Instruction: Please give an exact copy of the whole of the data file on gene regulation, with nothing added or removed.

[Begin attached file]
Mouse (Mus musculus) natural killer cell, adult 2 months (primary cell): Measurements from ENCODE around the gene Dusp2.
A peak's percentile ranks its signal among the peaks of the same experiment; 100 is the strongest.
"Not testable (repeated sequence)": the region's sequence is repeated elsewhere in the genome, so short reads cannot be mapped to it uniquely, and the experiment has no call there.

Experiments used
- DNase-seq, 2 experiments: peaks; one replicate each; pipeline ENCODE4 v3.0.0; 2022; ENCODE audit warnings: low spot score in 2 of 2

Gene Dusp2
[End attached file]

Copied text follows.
Mouse (Mus musculus) natural killer cell, adult 2 months (primary cell): Measurements from ENCODE around the gene Dusp2.
A peak's percentile ranks its signal among the peaks of the same experiment; 100 is the strongest.
"Not testable (repeated sequence)": the region's sequence is repeated elsewhere in the genome, so short reads cannot be mapped to it uniquely, and the experiment has no call there.

Experiments used
- DNase-seq, 2 experiments: peaks; one replicate each; pipeline ENCODE4 v3.0.0; 2022; ENCODE audit warnings: low spot score in 2 of 2

Gene Dusp2